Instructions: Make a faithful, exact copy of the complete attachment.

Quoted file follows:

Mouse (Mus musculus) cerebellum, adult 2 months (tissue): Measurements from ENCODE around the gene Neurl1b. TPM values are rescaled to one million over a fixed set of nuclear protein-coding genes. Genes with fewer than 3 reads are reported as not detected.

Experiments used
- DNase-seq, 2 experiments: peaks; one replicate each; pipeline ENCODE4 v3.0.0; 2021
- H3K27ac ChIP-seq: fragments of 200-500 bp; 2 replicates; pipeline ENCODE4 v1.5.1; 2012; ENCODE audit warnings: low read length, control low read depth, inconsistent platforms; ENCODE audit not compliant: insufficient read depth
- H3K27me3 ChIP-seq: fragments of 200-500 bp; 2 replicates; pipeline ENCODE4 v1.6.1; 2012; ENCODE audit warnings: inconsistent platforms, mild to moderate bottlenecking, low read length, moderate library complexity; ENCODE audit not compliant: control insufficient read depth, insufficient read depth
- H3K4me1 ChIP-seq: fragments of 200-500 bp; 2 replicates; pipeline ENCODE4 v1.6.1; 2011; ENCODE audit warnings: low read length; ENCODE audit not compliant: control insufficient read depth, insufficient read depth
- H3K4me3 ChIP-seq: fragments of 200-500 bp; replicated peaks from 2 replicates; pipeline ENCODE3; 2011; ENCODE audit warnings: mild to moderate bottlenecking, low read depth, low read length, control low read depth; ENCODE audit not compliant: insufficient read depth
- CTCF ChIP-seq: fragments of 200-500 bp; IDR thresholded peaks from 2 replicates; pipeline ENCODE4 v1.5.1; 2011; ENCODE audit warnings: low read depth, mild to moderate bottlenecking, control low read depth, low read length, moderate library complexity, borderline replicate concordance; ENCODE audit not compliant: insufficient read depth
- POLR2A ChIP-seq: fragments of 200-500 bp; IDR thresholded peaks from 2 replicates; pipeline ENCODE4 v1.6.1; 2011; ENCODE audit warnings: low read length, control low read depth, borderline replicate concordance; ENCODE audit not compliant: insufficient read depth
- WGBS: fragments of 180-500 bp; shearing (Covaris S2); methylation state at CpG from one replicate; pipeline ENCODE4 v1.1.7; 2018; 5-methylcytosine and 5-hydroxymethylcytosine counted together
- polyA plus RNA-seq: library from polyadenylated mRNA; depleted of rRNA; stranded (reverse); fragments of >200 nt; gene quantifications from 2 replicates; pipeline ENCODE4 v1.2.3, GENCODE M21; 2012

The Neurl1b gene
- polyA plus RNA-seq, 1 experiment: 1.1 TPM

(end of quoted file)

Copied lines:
Mouse (Mus musculus) cerebellum, adult 2 months (tissue): Measurements from ENCODE around the gene Neurl1b. TPM values are rescaled to one million over a fixed set of nuclear protein-coding genes. Genes with fewer than 3 reads are reported as not detected.

Experiments used
- DNase-seq, 2 experiments: peaks; one replicate each; pipeline ENCODE4 v3.0.0; 2021
- H3K27ac ChIP-seq: fragments of 200-500 bp; 2 replicates; pipeline ENCODE4 v1.5.1; 2012; ENCODE audit warnings: low read length, control low read depth, inconsistent platforms; ENCODE audit not compliant: insufficient read depth
- H3K27me3 ChIP-seq: fragments of 200-500 bp; 2 replicates; pipeline ENCODE4 v1.6.1; 2012; ENCODE audit warnings: inconsistent platforms, mild to moderate bottlenecking, low read length, moderate library complexity; ENCODE audit not compliant: control insufficient read depth, insufficient read depth
- H3K4me1 ChIP-seq: fragments of 200-500 bp; 2 replicates; pipeline ENCODE4 v1.6.1; 2011; ENCODE audit warnings: low read length; ENCODE audit not compliant: control insufficient read depth, insufficient read depth
- H3K4me3 ChIP-seq: fragments of 200-500 bp; replicated peaks from 2 replicates; pipeline ENCODE3; 2011; ENCODE audit warnings: mild to moderate bottlenecking, low read depth, low read length, control low read depth; ENCODE audit not compliant: insufficient read depth
- CTCF ChIP-seq: fragments of 200-500 bp; IDR thresholded peaks from 2 replicates; pipeline ENCODE4 v1.5.1; 2011; ENCODE audit warnings: low read depth, mild to moderate bottlenecking, control low read depth, low read length, moderate library complexity, borderline replicate concordance; ENCODE audit not compliant: insufficient read depth
- POLR2A ChIP-seq: fragments of 200-500 bp; IDR thresholded peaks from 2 replicates; pipeline ENCODE4 v1.6.1; 2011; ENCODE audit warnings: low read length, control low read depth, borderline replicate concordance; ENCODE audit not compliant: insufficient read depth
- WGBS: fragments of 180-500 bp; shearing (Covaris S2); methylation state at CpG from one replicate; pipeline ENCODE4 v1.1.7; 2018; 5-methylcytosine and 5-hydroxymethylcytosine counted together
- polyA plus RNA-seq: library from polyadenylated mRNA; depleted of rRNA; stranded (reverse); fragments of >200 nt; gene quantifications from 2 replicates; pipeline ENCODE4 v1.2.3, GENCODE M21; 2012

The Neurl1b gene
- polyA plus RNA-seq, 1 experiment: 1.1 TPM